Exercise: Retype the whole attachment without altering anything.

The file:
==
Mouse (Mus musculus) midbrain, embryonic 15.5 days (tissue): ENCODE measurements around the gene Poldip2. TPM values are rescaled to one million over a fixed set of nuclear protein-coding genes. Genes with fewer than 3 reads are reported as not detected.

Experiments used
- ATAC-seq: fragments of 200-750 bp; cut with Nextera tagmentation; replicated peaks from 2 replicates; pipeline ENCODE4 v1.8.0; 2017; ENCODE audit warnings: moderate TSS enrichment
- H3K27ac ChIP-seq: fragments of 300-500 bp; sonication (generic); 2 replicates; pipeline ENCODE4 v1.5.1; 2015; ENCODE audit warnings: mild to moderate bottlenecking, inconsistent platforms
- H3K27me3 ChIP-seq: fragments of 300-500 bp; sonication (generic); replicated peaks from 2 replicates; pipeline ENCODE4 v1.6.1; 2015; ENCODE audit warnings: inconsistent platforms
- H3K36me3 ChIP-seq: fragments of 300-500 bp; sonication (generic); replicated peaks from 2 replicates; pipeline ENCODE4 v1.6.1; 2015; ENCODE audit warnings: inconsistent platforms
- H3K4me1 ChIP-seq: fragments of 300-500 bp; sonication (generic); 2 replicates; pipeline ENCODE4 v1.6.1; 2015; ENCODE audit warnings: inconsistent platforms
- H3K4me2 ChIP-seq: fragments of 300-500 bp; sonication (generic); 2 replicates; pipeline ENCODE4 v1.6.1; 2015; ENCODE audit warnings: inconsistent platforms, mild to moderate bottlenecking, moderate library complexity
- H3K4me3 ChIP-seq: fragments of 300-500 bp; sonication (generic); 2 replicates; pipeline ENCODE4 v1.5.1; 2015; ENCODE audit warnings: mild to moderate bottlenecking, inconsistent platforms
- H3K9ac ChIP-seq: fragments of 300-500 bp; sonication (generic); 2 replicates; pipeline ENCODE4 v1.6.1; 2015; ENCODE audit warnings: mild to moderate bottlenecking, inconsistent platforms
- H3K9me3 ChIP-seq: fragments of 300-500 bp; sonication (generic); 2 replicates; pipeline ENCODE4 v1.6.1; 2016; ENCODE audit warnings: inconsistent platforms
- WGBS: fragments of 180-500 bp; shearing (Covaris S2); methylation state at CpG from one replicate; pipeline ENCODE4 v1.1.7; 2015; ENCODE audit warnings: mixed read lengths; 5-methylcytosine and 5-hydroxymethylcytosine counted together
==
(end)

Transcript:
Mouse (Mus musculus) midbrain, embryonic 15.5 days (tissue): ENCODE measurements around the gene Poldip2. TPM values are rescaled to one million over a fixed set of nuclear protein-coding genes. Genes with fewer than 3 reads are reported as not detected.

Experiments used
- ATAC-seq: fragments of 200-750 bp; cut with Nextera tagmentation; replicated peaks from 2 replicates; pipeline ENCODE4 v1.8.0; 2017; ENCODE audit warnings: moderate TSS enrichment
- H3K27ac ChIP-seq: fragments of 300-500 bp; sonication (generic); 2 replicates; pipeline ENCODE4 v1.5.1; 2015; ENCODE audit warnings: mild to moderate bottlenecking, inconsistent platforms
- H3K27me3 ChIP-seq: fragments of 300-500 bp; sonication (generic); replicated peaks from 2 replicates; pipeline ENCODE4 v1.6.1; 2015; ENCODE audit warnings: inconsistent platforms
- H3K36me3 ChIP-seq: fragments of 300-500 bp; sonication (generic); replicated peaks from 2 replicates; pipeline ENCODE4 v1.6.1; 2015; ENCODE audit warnings: inconsistent platforms
- H3K4me1 ChIP-seq: fragments of 300-500 bp; sonication (generic); 2 replicates; pipeline ENCODE4 v1.6.1; 2015; ENCODE audit warnings: inconsistent platforms
- H3K4me2 ChIP-seq: fragments of 300-500 bp; sonication (generic); 2 replicates; pipeline ENCODE4 v1.6.1; 2015; ENCODE audit warnings: inconsistent platforms, mild to moderate bottlenecking, moderate library complexity
- H3K4me3 ChIP-seq: fragments of 300-500 bp; sonication (generic); 2 replicates; pipeline ENCODE4 v1.5.1; 2015; ENCODE audit warnings: mild to moderate bottlenecking, inconsistent platforms
- H3K9ac ChIP-seq: fragments of 300-500 bp; sonication (generic); 2 replicates; pipeline ENCODE4 v1.6.1; 2015; ENCODE audit warnings: mild to moderate bottlenecking, inconsistent platforms
- H3K9me3 ChIP-seq: fragments of 300-500 bp; sonication (generic); 2 replicates; pipeline ENCODE4 v1.6.1; 2016; ENCODE audit warnings: inconsistent platforms
- WGBS: fragments of 180-500 bp; shearing (Covaris S2); methylation state at CpG from one replicate; pipeline ENCODE4 v1.1.7; 2015; ENCODE audit warnings: mixed read lengths; 5-methylcytosine and 5-hydroxymethylcytosine counted together